George Lane crawled up two flights of stairs to satisfy a judge's order to appear in a second-floor courtroom.
In terms of the fight for disability rights, the imagery of a man leaving his wheelchair behind in order to exercise his constitutional guarantee of access to the courts was stark and brutally effective. It persuaded Justice Sandra Day O'Connor to join forces with the Supreme Court's liberal wing and carve out a new doctrine permitting disabled individuals to sue state governments for money damages whenever discrimination against the disabled interferes with the fundamental freedom of access to the courts.
Yet to what extent the Supreme Court's newly minted protections for the disabled apply to other areas of American society depends on how new cases are decided. This week, the US Supreme Court remanded to the lower courts six cases all involving efforts to hold states accountable for alleged violations of the Americans With Disabilities Act (ADA). In each instance, the case was sent back for further consideration in light of the high court's decision in the Lane case.
Three of the cases involve complaints by disabled inmates in state prisons in New Hampshire, Virginia, and Oregon. Another was filed by a disabled graduate student seeking more permissive test and assignment standards at her state college in Tennessee. A fifth case involves a nursing candidate in Florida with a mental impairment who failed the licensing test because she said the room was too noisy. The last case is a class-action suit challenging a Florida policy of charging a fee for the handicapped parking placard displayed on cars using special-access spots.
In each of these cases, the lower courts must decide whether broader constitutional rights are implicated by the alleged disability discrimination. The judges must also determine whether those rights rise to a high enough level to justify the abrogation of state sovereign immunity, which would otherwise block each of the suits.
Arlene Mayerson of the Disability Rights Education and Defense Fund in Berkeley, Calif., says she is hopeful that the courts will expand on the Lane decision and apply the same reasoning to a broader spectrum of disability cases. "Do we have access [only] to fundamental rights, or do we have something more than that?" she says. "It is interesting that the Supreme Court is going to let the lower courts think about that before [the justices] decide to make another move on it."
Samuel Bagenstos, a Harvard Law School professor who has been active in several ADA cases, agrees. "At this point there is a great deal up in the air," he says. "The implications of this [Lane] decision could be very broad."
Yet Marci Hamilton, a constitutional law professor at Cardozo Law School in New York City, says that none of the six cases is likely to result in a win for the disability-rights community. She says that just as in the Lane case, Justice O'Connor may hold the key to the ultimate outcome in these cases. Ms. Hamilton, a former law clerk for O'Connor, says the justice's move to the liberal side in the Lane case was prompted by her view that access to the courts is among the most highly protected rights in the constitutional system.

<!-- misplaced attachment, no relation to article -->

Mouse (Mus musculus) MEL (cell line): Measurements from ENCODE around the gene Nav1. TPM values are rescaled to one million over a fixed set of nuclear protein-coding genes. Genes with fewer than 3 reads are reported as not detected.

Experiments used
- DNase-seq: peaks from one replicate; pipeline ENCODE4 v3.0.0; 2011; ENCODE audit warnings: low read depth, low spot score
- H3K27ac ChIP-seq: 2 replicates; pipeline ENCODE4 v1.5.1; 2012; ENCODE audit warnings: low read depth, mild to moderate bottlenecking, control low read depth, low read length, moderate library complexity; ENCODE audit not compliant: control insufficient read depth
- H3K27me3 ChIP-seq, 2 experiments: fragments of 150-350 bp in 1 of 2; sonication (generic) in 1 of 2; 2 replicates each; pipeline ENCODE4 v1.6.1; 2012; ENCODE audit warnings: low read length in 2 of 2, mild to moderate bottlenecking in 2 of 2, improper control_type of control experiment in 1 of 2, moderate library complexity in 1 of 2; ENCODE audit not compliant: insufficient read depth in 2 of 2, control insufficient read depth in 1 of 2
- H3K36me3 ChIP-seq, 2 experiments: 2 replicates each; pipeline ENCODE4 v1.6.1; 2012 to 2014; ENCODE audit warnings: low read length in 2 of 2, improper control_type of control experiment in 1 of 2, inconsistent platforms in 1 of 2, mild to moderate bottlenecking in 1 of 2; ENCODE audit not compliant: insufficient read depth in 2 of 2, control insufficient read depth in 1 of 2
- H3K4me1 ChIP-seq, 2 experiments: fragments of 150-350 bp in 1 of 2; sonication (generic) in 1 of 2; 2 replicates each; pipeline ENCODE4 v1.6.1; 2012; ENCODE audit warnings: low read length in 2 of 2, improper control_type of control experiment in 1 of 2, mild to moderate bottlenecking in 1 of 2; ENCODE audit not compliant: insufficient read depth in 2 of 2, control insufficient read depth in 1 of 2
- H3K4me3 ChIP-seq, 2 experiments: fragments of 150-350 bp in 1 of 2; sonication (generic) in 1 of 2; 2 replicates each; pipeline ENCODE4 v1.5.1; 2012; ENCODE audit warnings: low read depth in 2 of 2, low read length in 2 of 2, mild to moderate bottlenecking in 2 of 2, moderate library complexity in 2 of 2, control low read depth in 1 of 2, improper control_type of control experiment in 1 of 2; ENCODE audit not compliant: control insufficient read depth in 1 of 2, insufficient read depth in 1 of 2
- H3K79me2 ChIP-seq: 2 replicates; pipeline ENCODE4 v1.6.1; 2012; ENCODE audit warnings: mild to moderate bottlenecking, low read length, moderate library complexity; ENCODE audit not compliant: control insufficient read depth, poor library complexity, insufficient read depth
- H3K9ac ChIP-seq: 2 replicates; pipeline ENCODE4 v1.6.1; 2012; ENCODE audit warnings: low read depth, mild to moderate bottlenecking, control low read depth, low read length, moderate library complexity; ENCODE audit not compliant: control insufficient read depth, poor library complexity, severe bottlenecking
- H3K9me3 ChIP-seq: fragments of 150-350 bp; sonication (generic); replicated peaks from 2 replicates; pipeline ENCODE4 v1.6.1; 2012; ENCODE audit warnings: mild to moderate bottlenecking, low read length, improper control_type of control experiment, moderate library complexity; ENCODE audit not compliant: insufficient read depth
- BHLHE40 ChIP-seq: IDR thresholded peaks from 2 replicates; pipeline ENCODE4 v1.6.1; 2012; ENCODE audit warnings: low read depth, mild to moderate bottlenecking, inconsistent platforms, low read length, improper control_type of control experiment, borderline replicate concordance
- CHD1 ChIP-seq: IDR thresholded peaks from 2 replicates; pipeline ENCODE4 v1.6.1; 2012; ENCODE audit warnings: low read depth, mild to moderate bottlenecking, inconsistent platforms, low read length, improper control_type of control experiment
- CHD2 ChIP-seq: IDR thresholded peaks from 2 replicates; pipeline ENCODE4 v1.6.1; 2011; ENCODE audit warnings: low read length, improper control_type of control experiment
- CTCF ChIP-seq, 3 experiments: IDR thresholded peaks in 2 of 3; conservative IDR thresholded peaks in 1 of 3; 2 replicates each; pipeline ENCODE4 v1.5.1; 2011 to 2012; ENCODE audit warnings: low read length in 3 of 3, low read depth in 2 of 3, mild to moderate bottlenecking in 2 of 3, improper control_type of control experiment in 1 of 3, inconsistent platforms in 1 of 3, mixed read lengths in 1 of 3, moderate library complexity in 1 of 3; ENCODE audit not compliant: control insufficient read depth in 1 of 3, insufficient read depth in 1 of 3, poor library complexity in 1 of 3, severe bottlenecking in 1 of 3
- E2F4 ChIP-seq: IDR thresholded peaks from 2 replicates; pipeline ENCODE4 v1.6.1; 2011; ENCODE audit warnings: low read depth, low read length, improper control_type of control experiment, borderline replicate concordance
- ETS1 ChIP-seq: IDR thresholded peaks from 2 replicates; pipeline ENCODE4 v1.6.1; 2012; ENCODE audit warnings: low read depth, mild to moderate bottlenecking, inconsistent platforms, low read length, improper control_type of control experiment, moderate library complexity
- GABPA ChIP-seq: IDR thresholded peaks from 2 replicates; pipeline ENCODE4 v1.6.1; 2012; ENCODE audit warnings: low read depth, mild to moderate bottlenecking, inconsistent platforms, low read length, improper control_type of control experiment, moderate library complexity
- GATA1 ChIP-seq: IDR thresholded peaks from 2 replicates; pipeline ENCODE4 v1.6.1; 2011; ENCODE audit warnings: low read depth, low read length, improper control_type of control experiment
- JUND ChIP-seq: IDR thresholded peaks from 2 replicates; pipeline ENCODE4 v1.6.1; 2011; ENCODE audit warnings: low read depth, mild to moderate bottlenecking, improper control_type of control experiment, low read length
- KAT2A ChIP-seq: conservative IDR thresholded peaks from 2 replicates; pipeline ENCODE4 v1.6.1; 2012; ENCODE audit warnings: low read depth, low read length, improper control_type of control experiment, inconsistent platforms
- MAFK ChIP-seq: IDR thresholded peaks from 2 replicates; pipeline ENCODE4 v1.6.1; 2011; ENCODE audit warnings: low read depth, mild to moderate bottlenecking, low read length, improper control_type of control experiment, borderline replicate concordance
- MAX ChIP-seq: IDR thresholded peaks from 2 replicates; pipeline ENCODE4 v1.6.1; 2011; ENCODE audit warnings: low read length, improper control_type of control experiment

"She is just fundamentally someone who operates from her sense of moral values and to her, access to the courts is a very highly cherished right, and she wasn't going to rule against that," Hamilton says.
The critical issue, she says, will be determining which rights are likely to be considered by O'Connor as among the most highly protected. "It seems to me Justice O'Connor flips [back to the conservative side of the court] when it is not a highly protected right," she says.
Among the six cases sent back to the lower courts is a lawsuit filed by Matthew Kiman, a former New Hampshire state prison inmate diagnosed with Lou Gehrig's disease. Mr. Kiman's suit says the state violated the ADA and his Eighth Amendment right to be free of cruel and unusual punishment by failing to grant reasonable accommodations. Kiman's condition makes it difficult for him to walk, stand for extended periods, and climb stairs. The suit says prison officials refused to allow him to use a chair while showering and a cane or walker to walk. It says he was assigned to a third-floor cell and that he needed the help of cellmates for routine hygiene. "He has hung on longer than anyone expected him to live," says Kiman's lawyer, Nancy Tierney of Lebanon, N.H. "Basically the only thing that has kept him going is this appeal."
Andrew Livernois of the New Hampshire Attorney General's Office says the state disputes many of the facts in Kiman's suit. State officials also disagree that any lack of accessibility experienced by Kiman was so severe that it became a form of cruel and unusual punishment.
"It is not as though every inconvenience to a person who is disabled rises to a violation of the Constitution or a violation of the ADA," Mr. Livernois says. "The ADA requires that we make reasonable accommodations, and that depends on a number of factors."